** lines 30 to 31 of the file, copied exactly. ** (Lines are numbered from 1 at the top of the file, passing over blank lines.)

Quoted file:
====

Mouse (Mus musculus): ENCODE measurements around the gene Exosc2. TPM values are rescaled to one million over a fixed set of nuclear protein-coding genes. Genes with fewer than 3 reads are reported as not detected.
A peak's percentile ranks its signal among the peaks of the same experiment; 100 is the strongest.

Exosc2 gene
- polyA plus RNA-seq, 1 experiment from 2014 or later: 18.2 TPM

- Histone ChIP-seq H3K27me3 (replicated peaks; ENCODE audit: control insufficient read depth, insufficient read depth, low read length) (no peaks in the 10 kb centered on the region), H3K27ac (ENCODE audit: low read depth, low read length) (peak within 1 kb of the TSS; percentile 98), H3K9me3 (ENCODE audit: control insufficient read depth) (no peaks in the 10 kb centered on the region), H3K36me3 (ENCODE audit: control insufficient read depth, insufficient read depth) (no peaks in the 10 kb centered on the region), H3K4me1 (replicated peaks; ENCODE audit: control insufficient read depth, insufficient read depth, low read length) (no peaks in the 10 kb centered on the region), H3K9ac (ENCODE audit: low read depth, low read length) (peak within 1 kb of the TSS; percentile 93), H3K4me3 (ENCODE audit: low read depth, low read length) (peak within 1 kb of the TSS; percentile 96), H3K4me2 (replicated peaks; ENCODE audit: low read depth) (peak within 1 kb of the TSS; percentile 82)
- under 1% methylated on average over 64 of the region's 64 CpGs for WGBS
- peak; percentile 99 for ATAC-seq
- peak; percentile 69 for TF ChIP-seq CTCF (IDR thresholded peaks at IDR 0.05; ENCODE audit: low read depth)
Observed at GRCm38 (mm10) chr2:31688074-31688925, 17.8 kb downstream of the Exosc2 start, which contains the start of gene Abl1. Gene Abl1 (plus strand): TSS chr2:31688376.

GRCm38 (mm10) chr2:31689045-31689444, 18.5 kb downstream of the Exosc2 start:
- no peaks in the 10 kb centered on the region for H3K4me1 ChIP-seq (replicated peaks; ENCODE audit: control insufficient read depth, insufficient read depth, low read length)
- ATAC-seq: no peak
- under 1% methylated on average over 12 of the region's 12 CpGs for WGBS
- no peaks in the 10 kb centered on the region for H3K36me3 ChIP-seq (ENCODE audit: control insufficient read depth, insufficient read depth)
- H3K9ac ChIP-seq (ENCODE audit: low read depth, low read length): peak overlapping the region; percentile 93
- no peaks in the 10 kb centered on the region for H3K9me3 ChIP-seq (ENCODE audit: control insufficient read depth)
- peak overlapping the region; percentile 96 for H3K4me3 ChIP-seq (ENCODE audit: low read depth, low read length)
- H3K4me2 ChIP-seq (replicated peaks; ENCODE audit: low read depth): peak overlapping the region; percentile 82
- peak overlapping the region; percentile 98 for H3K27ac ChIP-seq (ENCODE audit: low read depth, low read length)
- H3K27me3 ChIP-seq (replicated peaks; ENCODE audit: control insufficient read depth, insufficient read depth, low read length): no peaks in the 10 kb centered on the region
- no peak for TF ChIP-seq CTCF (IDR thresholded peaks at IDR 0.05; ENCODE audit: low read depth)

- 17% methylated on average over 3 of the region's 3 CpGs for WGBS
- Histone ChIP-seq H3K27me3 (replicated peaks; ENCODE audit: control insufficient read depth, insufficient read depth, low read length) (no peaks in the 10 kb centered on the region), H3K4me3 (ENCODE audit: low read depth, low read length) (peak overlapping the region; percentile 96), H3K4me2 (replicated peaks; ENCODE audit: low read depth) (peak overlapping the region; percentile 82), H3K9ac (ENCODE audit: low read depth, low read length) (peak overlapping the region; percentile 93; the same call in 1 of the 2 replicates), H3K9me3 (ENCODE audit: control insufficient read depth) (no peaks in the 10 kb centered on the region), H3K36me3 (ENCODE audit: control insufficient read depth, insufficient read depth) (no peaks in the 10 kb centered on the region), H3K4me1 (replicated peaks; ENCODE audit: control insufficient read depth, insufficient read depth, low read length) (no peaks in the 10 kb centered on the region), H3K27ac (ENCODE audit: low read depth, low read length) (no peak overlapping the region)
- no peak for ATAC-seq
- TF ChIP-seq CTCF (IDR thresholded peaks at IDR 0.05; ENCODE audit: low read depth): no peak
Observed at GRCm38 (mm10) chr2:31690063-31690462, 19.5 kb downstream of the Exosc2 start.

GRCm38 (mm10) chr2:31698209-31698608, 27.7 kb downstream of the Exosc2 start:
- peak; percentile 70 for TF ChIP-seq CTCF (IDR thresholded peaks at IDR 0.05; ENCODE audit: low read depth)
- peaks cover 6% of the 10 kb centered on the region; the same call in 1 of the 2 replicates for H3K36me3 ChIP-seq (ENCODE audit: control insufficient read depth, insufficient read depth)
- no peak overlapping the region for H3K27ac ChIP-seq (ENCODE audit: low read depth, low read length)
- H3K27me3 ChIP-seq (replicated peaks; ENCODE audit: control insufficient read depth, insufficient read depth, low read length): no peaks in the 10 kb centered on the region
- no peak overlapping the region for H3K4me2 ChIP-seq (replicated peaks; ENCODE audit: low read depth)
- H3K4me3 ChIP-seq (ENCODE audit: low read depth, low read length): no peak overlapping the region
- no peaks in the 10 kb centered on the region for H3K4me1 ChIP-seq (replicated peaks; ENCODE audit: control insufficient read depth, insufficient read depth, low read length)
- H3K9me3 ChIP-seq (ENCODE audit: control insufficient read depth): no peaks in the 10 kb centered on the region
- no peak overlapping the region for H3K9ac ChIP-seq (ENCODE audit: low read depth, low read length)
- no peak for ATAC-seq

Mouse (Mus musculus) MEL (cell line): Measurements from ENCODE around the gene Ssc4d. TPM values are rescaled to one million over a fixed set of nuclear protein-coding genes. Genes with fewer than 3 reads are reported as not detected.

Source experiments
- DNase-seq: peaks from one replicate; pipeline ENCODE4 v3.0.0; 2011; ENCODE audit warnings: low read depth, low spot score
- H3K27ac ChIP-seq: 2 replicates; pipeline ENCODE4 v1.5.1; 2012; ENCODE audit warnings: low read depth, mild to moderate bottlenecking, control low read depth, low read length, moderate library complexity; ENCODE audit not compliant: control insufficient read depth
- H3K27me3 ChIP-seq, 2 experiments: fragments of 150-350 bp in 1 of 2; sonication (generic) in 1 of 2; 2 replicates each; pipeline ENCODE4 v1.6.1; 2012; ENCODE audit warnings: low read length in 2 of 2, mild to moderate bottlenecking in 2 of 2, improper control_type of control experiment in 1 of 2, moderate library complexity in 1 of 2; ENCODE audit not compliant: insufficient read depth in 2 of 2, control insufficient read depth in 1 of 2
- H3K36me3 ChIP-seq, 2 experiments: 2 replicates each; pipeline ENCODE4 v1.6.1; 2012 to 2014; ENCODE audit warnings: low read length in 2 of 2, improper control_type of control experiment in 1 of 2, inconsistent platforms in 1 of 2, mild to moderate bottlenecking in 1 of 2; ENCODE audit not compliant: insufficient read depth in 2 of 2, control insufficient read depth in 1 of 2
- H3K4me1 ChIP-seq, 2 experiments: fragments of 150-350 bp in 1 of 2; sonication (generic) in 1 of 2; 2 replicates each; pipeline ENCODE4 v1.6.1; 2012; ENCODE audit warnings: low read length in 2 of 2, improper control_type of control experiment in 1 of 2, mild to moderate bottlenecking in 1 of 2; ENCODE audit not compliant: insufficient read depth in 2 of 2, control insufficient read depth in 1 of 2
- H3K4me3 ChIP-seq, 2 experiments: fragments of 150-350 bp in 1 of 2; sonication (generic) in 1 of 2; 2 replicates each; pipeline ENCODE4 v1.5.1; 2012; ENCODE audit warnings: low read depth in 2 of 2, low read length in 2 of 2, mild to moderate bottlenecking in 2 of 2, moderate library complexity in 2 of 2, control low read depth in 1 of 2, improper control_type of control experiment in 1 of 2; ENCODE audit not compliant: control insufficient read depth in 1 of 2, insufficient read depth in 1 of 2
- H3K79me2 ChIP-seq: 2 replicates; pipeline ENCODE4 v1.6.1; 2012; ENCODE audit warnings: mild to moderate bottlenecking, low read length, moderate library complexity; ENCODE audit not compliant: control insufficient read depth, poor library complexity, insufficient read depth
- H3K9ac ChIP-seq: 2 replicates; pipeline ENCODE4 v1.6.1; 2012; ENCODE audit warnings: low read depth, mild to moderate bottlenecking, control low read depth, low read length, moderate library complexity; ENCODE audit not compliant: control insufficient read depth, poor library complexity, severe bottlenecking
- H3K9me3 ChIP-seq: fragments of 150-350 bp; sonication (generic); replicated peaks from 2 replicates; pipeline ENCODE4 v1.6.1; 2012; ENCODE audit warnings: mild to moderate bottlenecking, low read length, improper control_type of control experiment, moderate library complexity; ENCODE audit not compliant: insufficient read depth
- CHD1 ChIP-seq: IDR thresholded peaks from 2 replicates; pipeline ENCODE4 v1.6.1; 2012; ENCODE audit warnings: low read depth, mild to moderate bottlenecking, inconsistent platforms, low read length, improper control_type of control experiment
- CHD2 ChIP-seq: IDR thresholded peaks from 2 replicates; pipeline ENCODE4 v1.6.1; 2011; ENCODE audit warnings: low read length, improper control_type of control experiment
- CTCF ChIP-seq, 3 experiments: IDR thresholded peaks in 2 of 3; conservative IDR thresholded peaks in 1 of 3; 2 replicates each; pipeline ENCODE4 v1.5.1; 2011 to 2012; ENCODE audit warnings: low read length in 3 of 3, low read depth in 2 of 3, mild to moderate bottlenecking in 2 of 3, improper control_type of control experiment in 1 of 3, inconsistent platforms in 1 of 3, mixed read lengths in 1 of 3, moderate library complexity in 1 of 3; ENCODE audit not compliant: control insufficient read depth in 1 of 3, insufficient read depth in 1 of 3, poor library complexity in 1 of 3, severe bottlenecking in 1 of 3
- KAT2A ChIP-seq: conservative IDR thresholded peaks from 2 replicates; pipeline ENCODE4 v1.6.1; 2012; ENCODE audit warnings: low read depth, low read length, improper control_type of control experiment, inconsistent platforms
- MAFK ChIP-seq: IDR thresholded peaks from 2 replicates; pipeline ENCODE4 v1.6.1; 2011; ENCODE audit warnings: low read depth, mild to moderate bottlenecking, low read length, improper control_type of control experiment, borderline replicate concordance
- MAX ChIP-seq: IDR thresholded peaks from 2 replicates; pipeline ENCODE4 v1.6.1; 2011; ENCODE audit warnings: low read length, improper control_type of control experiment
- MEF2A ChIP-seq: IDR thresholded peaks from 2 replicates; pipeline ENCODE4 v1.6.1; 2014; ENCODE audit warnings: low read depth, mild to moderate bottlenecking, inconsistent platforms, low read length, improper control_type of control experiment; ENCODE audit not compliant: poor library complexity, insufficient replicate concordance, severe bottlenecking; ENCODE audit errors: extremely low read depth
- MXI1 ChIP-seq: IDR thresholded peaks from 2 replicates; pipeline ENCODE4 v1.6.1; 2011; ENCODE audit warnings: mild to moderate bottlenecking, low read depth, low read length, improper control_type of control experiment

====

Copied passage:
- no peak overlapping the region for H3K27ac ChIP-seq (ENCODE audit: low read depth, low read length)
- H3K27me3 ChIP-seq (replicated peaks; ENCODE audit: control insufficient read depth, insufficient read depth, low read length): no peaks in the 10 kb centered on the region